The Dox-Bull has been around for a while. However, they are rare. Therefore, it is best to look at their parents when assessing their possible health issues.
Firstly, pit bulls, like many other dog breeds, are prone to hip dysplasia, causing the ball and socket of the hip joint not to align properly, which is a hereditary skeletal condition. Sadly, if dogs get this condition, they struggle to do strenuous activities like running or jumping as it causes great pain. However, it can be managed through monitoring the dog’s weight or surgery. Another common problem when it comes to pit bulls is cataracts.
On the other hand, Dachshunds are prone to Inverterbral Disk Disease because of their long backs. This condition can be caused by strenuous activities that involve the spine. Also, they are at risk of Acanthosis Nigricans. This condition manifests as discolored, dark, and thin skin in the dog’s groin and armpits. Just like Pit Bulls, Dachshunds are also prone to getting cataracts which can lead to blindness.
These dogs, like many others, are at risk of a few health problems, such as:
- Intervertebral Disk Disease
- Hip Dysplasia
- Legg-Calve Perthes Disease: the degeneration of the femur bone in the hind leg.
- Back problems
- Skin problems
- Mental health problems, including separation anxiety.
All dogs need a balanced diet to keep them healthy. Overfeeding can lead to obesity and other health issues. Therefore, feeding your Dox-Bull 2 to 3 cups of good quality dry dog food daily is recommended. Also, it would be best to spread this throughout the day as dogs consume their food without chewing it first. Smaller portions will allow them to digest it properly. In addition, dry food is preferable because it has less fat and calories. Lastly, the energetic nature of the Dox-Bull will require a high-protein diet that is rich in meat content.
This breed gets its high energy from its pit bull genes. Therefore, it will need regular exercise to get rid of all its energy and to keep fit. Also, the Dox-Bull thrives in large open spaces where it can roam freely and run around. Taking them for a walk to an enclosed park or yard will be ideal. In addition, they hardly bark, so you don’t have to worry about upsetting neighbors or people walking by.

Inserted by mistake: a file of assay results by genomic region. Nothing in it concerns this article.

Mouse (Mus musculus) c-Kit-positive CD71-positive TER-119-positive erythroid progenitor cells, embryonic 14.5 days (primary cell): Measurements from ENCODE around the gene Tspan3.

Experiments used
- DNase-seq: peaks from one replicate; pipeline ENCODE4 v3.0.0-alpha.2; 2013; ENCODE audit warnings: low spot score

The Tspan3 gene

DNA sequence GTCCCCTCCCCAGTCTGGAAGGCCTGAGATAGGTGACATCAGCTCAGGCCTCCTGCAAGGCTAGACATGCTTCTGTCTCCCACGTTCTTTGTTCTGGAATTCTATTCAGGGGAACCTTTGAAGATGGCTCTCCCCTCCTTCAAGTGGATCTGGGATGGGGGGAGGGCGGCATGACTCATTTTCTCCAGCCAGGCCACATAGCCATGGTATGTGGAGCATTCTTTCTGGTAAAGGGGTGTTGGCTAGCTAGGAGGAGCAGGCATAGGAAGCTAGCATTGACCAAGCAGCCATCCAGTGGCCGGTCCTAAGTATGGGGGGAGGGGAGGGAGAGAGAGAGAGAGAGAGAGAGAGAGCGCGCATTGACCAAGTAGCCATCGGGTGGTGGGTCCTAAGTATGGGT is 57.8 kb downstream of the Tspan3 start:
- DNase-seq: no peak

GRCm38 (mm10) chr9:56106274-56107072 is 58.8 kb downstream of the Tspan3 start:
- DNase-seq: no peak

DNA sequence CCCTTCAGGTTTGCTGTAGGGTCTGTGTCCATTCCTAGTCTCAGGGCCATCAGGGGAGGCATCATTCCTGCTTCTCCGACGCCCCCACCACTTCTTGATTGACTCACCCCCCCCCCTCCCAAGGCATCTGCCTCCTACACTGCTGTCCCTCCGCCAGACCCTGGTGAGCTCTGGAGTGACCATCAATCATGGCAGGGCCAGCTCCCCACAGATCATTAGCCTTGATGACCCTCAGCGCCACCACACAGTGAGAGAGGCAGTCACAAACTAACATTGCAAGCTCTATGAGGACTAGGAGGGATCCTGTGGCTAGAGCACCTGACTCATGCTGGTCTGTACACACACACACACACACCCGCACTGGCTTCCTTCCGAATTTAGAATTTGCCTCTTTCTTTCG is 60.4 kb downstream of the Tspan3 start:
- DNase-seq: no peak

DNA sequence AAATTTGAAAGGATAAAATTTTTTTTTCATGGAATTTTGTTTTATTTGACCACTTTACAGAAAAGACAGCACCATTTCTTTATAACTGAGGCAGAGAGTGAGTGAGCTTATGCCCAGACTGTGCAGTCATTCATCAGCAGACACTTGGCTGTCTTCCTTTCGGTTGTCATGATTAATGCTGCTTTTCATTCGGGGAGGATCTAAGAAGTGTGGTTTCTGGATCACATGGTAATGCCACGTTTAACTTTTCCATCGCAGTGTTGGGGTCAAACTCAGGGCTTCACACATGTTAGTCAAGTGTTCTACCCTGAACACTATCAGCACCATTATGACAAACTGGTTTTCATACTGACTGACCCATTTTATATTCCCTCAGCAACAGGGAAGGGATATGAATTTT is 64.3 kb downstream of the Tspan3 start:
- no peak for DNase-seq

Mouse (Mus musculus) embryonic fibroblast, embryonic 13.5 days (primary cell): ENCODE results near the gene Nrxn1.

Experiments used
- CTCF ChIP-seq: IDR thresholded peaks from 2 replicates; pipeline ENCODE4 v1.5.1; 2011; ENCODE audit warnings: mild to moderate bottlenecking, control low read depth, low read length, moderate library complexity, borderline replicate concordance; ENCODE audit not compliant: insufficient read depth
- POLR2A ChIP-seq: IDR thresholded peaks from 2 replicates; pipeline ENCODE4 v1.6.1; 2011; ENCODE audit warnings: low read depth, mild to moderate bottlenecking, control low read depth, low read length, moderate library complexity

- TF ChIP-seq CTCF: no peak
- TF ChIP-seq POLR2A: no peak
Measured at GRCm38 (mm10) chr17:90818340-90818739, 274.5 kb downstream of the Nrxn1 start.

These dogs can be kept in an apartment. However, leaving them alone for too long is not a good idea. They need to walk an average of 11 miles per week, which is at least 2 hours daily. Also, exercise is a great bonding opportunity for you and your dog. You must ensure that your Dox-Bull knows you are the pack leader, as they can be stubborn. These dogs also need mental stimulation, such as puzzles and toys. Here are a few recommendations:
- GoughNuts Tug Dog Toy
- West Paw Zogoflex Zisc Tough Flying Toy
- Kong Rubber Ball
- StarMark Bob-A-Lot Interactive Pet Toy
When training, it is advisable to start as young as possible. Any unwanted behavior from the Dox-Bull can be corrected if caught early. Also, consistency is critical, and owners should be patient and firm when training, as these dogs can be stubborn. Treats are a great way to reward your dog and praise them when they do something right. If correctly trained, the Dox-Bull can be a wonderful part of any family.
The photo featured at the top of this post is © TeighlorMadeArt/Shutterstock.com